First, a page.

The experience of reading Lee Young-ju’s collection is to find oneself suspended in an unfamiliar zone, and the disorientation is pleasurable.
Weil’s unflagging appeal is in the way she calls us to the miracle of presence in lives beset by struggle. This practice of attention need not ask of all of us the sacrifice it asked of her, but it asks of us something.
Despite time being such a central concern of Thomas Mann’s 1924 novel, when I chose to read it at the beginning of the pandemic I did not have in mind that it was a novel about time. I thought of it as the pinnacle of the bildungsroman, and a
The tension between the self and the marketplace is the kindle in Cynthia Dewi Oka’s poetry collection. The book draws much of its power from domestic scenes set against an apocalyptic background; here, social mobility is not merely an aspiration, but a search for safety through a series of
What makes Fyodor Dostoevsky’s second novel so painful is the extreme tactic he uses to “penetrat[e] into the depths of the normal human soul,” as translator Richard Pevear observes, and the dramatic shift in character that tactic evokes.
The poems in Romanian poet Ana Blandiana’s collection offer an uncensored, searing reality of the poverty that Communism created, depicted as an imagistic tragedy from the perspective of those who suffered through it.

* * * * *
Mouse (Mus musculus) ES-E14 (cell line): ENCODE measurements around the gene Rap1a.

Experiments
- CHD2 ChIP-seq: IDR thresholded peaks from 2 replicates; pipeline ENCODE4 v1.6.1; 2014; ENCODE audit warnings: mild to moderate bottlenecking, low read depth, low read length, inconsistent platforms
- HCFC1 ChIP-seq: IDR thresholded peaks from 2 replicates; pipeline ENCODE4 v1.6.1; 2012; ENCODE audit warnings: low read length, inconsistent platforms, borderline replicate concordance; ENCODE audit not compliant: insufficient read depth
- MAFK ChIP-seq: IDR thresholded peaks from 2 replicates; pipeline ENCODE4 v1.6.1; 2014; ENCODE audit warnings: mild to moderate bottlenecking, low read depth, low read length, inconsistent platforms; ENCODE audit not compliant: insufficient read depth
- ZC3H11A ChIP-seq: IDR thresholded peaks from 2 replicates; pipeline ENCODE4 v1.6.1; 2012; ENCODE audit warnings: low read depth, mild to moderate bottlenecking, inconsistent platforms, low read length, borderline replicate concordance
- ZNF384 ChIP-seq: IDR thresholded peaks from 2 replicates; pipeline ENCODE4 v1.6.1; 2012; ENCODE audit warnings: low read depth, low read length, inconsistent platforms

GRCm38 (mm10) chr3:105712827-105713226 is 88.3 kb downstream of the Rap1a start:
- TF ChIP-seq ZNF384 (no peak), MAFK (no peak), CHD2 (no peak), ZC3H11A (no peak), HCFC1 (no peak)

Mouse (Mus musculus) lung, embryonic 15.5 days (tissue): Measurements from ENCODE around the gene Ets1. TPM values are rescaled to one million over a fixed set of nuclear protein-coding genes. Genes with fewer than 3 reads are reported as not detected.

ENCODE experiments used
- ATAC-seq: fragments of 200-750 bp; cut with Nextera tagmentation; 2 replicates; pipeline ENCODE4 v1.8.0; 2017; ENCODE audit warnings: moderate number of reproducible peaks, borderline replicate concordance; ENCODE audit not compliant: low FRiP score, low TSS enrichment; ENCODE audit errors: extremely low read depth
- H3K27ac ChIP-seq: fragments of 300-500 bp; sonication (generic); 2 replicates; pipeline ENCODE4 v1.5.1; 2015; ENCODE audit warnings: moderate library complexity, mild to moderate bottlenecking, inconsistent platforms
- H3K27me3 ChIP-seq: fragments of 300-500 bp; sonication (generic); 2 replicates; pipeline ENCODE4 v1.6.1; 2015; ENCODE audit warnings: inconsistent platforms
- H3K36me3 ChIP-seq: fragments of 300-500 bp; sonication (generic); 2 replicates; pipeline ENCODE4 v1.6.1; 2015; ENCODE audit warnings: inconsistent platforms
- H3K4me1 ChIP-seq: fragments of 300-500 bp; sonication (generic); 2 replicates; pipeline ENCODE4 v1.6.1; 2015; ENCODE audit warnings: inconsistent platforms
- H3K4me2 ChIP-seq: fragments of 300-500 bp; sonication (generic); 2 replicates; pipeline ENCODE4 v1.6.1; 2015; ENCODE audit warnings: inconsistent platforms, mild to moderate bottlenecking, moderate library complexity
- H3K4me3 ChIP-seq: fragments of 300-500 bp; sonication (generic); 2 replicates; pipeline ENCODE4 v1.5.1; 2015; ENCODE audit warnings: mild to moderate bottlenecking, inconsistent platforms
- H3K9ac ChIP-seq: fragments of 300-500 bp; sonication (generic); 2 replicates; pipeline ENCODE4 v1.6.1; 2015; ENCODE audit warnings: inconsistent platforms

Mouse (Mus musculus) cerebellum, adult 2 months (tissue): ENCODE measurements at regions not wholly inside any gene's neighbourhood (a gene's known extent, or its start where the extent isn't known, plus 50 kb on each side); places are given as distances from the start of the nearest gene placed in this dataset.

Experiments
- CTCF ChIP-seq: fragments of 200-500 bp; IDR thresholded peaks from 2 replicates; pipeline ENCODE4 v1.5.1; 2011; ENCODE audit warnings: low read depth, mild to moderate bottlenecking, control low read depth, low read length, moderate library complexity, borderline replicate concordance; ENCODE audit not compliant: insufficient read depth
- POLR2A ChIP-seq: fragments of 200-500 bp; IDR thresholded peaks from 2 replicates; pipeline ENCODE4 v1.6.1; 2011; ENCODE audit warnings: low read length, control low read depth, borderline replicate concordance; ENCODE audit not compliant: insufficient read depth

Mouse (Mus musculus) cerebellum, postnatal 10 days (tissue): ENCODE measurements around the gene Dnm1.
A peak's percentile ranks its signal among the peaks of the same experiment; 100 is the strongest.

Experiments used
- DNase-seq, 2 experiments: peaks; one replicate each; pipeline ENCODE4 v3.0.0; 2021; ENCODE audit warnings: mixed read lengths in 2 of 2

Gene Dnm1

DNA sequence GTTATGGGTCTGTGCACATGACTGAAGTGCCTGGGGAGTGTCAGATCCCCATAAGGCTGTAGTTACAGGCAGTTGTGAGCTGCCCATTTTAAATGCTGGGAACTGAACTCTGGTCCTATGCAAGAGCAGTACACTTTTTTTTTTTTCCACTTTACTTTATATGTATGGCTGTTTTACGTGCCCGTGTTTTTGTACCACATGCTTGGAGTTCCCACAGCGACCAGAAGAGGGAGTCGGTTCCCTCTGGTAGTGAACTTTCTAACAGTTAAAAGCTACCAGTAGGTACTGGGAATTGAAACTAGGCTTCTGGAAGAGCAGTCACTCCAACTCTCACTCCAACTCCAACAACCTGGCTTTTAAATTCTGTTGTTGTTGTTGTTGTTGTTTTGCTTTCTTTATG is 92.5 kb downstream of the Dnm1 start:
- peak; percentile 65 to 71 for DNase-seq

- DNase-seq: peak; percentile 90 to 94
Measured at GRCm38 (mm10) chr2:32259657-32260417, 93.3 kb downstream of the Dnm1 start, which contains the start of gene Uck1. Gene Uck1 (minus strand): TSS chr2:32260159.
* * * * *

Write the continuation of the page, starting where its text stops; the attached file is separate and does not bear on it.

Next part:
When the distinction between form and content is difficult to perceive, it can become nearly impossible to articulate the relationship between these supposed opposites. This tangle of questions is not limited to the arts; the problem of form and matter is important to anyone who deals with questions of
The need for a queer ecological novel is increasingly apparent, as it becomes difficult to imagine any story, any life, unaffected by the reality of climate change.
Part cultural critique and part bildungsroman, Rax King’s debut essay collection offers a rigorous defense of low culture while charting her adolescence in the early 2000s, each cultural totem serving as a lens through which she explores her budding sexuality, her father’s death, and her abusive first marriage.
Facing George Oppen’s “shipwreck of the singular” positions one to reconsider a problem with the act of naming, of not remaining silent: to name our own singularity ignores the material of the wreck, the end of one’s own life equivalent to the end of the world.